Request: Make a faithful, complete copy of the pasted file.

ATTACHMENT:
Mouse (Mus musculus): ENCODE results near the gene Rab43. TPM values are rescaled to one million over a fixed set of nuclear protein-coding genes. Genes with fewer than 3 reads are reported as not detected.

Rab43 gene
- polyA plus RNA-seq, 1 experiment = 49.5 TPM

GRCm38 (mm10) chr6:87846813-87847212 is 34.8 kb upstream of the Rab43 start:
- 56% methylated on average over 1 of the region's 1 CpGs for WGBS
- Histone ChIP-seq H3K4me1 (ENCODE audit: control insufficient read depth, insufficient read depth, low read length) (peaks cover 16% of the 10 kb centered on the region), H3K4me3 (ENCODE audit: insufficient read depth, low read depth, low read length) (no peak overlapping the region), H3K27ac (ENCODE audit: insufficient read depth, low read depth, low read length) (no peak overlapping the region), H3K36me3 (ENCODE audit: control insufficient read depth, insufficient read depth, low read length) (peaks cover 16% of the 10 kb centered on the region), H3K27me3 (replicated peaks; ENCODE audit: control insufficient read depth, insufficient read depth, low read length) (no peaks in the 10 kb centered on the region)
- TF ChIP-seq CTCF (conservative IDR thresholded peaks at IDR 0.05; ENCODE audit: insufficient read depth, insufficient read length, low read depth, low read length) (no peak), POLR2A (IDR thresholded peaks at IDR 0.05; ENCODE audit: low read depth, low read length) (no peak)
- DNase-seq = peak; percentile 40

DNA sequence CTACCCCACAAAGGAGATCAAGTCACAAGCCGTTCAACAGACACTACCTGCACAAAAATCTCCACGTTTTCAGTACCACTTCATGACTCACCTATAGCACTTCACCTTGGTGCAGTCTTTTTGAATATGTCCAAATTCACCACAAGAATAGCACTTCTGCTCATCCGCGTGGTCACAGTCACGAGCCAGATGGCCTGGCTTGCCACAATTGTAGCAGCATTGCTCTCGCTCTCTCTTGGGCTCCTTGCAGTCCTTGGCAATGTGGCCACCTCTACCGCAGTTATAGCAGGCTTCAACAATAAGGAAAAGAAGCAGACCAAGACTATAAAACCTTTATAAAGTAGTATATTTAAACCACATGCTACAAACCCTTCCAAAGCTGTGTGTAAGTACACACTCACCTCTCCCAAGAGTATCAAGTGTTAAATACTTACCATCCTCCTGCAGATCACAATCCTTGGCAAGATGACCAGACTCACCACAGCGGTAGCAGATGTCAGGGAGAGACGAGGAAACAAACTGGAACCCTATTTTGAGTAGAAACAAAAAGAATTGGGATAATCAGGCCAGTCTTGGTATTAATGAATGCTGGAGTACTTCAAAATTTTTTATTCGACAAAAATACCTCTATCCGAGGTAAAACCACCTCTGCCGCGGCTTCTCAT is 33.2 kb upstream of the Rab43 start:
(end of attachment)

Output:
Mouse (Mus musculus): ENCODE results near the gene Rab43. TPM values are rescaled to one million over a fixed set of nuclear protein-coding genes. Genes with fewer than 3 reads are reported as not detected.

Rab43 gene
- polyA plus RNA-seq, 1 experiment = 49.5 TPM

GRCm38 (mm10) chr6:87846813-87847212 is 34.8 kb upstream of the Rab43 start:
- 56% methylated on average over 1 of the region's 1 CpGs for WGBS
- Histone ChIP-seq H3K4me1 (ENCODE audit: control insufficient read depth, insufficient read depth, low read length) (peaks cover 16% of the 10 kb centered on the region), H3K4me3 (ENCODE audit: insufficient read depth, low read depth, low read length) (no peak overlapping the region), H3K27ac (ENCODE audit: insufficient read depth, low read depth, low read length) (no peak overlapping the region), H3K36me3 (ENCODE audit: control insufficient read depth, insufficient read depth, low read length) (peaks cover 16% of the 10 kb centered on the region), H3K27me3 (replicated peaks; ENCODE audit: control insufficient read depth, insufficient read depth, low read length) (no peaks in the 10 kb centered on the region)
- TF ChIP-seq CTCF (conservative IDR thresholded peaks at IDR 0.05; ENCODE audit: insufficient read depth, insufficient read length, low read depth, low read length) (no peak), POLR2A (IDR thresholded peaks at IDR 0.05; ENCODE audit: low read depth, low read length) (no peak)
- DNase-seq = peak; percentile 40

DNA sequence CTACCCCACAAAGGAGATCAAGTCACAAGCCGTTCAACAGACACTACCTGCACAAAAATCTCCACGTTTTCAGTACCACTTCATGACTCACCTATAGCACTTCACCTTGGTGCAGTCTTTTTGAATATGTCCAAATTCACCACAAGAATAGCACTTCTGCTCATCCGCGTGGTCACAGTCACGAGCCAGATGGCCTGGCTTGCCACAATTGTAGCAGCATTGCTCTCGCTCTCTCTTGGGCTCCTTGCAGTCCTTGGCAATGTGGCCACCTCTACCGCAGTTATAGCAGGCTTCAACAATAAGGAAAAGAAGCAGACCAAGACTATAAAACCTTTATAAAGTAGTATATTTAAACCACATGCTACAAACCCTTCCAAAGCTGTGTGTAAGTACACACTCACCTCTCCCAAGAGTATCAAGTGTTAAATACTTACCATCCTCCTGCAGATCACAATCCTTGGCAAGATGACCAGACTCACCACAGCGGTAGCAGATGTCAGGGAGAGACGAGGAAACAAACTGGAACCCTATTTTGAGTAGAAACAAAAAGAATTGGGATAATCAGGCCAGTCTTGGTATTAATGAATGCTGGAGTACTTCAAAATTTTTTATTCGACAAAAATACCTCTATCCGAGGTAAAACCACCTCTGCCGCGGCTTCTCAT is 33.2 kb upstream of the Rab43 start: